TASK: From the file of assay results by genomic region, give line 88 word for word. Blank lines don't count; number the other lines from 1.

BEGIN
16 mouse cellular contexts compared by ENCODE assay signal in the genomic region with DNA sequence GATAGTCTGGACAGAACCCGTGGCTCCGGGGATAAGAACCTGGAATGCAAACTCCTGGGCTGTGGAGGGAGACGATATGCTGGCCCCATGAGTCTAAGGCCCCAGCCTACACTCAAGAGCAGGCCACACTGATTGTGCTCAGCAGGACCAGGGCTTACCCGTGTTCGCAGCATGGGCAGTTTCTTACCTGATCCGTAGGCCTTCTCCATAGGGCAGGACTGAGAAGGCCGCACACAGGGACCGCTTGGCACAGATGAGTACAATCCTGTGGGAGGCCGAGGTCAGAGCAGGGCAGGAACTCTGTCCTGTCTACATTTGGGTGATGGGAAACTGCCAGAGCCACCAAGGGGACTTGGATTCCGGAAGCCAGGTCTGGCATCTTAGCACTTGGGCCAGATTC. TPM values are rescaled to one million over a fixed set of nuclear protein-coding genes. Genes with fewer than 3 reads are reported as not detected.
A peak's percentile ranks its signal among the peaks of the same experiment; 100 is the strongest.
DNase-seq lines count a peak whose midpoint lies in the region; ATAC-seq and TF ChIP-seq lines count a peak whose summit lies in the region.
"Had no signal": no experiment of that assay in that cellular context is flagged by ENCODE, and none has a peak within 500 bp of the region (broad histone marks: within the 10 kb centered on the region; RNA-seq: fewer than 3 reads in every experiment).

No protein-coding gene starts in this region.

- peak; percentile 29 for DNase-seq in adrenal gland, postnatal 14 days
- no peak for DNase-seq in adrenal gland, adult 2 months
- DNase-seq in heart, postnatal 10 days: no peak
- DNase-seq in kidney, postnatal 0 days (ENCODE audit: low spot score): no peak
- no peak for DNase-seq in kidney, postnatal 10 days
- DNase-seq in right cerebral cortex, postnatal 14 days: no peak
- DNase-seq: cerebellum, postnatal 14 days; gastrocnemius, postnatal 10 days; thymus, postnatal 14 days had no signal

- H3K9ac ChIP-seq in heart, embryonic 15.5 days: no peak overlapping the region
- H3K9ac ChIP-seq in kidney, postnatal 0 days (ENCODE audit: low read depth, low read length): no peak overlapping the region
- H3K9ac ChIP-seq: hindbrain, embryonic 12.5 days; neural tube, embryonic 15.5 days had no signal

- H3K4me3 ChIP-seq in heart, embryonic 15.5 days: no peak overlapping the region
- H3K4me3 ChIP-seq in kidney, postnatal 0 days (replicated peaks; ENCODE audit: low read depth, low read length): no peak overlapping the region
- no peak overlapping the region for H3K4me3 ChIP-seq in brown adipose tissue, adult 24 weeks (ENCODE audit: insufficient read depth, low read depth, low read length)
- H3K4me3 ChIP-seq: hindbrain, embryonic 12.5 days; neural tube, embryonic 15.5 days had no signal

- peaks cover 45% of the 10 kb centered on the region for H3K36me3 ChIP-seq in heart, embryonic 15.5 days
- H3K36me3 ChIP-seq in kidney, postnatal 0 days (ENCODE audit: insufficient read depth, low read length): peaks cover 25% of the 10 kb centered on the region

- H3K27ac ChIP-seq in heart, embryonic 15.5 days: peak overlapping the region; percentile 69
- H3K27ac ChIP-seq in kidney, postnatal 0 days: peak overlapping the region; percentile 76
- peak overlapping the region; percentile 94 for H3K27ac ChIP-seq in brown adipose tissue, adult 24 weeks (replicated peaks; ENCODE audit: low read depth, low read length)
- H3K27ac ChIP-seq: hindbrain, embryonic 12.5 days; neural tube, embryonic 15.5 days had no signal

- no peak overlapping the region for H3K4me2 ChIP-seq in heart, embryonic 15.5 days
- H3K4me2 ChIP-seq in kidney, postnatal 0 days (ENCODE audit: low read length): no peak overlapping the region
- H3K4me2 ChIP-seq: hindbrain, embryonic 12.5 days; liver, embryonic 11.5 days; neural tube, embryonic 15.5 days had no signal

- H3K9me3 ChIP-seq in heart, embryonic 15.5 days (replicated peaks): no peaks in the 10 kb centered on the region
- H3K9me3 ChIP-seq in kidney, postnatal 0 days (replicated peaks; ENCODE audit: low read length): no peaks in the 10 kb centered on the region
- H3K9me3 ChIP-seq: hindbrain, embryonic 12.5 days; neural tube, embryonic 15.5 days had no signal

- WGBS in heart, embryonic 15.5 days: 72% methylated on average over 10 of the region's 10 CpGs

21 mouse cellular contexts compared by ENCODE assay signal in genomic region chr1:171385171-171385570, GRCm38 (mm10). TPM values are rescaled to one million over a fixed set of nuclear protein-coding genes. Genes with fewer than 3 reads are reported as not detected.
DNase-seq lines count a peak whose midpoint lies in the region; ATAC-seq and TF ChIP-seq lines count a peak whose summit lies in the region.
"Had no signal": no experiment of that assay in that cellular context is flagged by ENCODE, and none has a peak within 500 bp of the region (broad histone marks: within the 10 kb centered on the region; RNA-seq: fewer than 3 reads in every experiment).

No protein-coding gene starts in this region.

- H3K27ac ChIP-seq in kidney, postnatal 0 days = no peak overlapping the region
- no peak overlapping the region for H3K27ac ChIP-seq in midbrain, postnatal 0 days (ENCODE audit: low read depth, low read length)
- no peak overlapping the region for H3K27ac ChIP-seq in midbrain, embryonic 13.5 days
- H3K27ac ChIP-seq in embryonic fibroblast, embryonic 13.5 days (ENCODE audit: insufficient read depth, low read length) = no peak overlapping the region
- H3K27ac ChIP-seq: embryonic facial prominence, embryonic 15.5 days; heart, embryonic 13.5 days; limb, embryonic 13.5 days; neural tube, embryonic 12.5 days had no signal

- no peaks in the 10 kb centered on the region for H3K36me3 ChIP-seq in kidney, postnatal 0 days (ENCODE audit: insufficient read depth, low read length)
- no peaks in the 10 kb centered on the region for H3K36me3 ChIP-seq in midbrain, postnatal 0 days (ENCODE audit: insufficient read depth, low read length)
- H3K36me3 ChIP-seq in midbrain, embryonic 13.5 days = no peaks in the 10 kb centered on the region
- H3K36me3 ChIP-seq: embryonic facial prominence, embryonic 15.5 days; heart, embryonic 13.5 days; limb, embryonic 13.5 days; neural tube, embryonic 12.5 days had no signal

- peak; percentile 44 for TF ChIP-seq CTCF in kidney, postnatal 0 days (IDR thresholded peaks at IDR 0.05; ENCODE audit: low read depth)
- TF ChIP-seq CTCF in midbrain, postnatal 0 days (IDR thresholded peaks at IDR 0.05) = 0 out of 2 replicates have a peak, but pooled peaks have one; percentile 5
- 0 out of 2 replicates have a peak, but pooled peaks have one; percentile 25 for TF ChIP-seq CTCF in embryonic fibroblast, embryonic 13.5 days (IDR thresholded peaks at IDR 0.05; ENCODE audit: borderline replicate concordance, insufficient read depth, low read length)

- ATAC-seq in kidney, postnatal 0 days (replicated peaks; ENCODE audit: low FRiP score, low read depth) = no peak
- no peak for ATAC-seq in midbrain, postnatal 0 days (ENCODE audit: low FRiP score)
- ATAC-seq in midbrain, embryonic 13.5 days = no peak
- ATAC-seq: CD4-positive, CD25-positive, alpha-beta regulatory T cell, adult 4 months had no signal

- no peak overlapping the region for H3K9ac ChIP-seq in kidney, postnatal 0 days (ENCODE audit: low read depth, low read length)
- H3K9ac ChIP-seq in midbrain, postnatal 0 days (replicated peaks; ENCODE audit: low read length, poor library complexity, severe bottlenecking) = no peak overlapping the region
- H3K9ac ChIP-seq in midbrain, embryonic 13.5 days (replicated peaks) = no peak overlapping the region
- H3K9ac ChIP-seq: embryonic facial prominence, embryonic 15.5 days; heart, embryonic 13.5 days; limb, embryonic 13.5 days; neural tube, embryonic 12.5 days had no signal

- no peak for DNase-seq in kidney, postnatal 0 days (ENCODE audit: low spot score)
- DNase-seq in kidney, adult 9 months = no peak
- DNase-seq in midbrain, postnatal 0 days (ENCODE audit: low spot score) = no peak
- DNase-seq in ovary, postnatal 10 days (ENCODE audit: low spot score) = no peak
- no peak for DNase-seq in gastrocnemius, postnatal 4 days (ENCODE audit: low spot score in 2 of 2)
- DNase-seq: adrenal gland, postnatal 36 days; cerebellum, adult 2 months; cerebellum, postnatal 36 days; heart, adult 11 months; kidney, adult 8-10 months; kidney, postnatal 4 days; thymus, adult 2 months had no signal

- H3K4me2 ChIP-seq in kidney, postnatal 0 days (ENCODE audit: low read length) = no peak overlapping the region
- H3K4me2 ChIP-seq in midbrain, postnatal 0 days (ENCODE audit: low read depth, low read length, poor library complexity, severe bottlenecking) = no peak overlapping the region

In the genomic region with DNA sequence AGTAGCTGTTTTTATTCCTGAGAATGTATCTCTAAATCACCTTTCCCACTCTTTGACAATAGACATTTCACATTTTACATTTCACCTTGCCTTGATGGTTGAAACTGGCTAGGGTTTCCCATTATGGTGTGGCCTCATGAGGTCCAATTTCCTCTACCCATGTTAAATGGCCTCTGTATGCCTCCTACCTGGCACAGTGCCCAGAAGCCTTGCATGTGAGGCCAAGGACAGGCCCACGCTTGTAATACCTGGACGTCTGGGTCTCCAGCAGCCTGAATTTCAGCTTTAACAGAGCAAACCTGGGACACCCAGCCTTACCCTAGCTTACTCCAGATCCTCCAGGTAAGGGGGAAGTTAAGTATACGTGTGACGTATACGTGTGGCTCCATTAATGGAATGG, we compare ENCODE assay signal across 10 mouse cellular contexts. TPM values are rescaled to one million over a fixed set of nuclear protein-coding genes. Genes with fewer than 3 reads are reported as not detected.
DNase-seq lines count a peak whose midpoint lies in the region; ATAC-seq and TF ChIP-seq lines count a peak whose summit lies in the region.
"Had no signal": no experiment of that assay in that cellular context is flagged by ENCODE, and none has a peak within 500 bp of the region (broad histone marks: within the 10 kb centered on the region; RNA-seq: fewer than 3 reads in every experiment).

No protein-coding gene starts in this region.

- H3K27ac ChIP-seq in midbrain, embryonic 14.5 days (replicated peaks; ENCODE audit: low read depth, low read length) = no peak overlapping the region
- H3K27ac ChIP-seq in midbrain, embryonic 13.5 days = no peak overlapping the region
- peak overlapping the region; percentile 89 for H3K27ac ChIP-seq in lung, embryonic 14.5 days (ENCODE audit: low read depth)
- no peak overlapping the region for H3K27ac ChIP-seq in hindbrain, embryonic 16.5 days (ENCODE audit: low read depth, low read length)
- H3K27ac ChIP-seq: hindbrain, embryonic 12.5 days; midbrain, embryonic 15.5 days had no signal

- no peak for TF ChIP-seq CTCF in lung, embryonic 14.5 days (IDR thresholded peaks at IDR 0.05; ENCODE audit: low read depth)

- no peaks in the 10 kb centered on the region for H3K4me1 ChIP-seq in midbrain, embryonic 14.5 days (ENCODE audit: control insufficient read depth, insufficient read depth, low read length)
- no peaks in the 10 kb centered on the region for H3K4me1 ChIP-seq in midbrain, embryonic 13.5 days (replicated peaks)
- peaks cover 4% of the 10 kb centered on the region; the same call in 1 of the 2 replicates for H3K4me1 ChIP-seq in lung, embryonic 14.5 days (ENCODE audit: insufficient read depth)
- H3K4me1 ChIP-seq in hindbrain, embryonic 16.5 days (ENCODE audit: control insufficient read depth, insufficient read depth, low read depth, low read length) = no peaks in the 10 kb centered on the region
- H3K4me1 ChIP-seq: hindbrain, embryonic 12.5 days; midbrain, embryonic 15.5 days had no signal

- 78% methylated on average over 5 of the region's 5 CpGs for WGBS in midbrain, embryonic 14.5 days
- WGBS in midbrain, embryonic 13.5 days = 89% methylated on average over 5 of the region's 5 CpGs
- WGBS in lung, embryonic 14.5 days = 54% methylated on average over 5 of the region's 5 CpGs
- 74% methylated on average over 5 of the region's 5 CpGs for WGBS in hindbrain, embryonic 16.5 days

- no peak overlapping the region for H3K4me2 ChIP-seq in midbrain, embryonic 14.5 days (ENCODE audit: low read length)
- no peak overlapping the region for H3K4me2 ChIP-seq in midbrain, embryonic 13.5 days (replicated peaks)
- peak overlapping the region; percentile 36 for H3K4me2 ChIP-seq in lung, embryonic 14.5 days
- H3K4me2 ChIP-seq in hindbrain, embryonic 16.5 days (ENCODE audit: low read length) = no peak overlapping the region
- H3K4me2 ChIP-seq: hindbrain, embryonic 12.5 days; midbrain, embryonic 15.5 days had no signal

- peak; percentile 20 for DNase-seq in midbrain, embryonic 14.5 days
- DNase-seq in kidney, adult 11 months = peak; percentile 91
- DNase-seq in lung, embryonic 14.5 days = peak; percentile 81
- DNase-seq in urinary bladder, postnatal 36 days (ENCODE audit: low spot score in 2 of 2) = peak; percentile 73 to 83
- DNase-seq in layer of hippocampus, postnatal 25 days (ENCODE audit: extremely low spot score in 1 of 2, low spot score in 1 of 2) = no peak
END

- H3K4me2 ChIP-seq: hindbrain, embryonic 12.5 days; midbrain, embryonic 15.5 days had no signal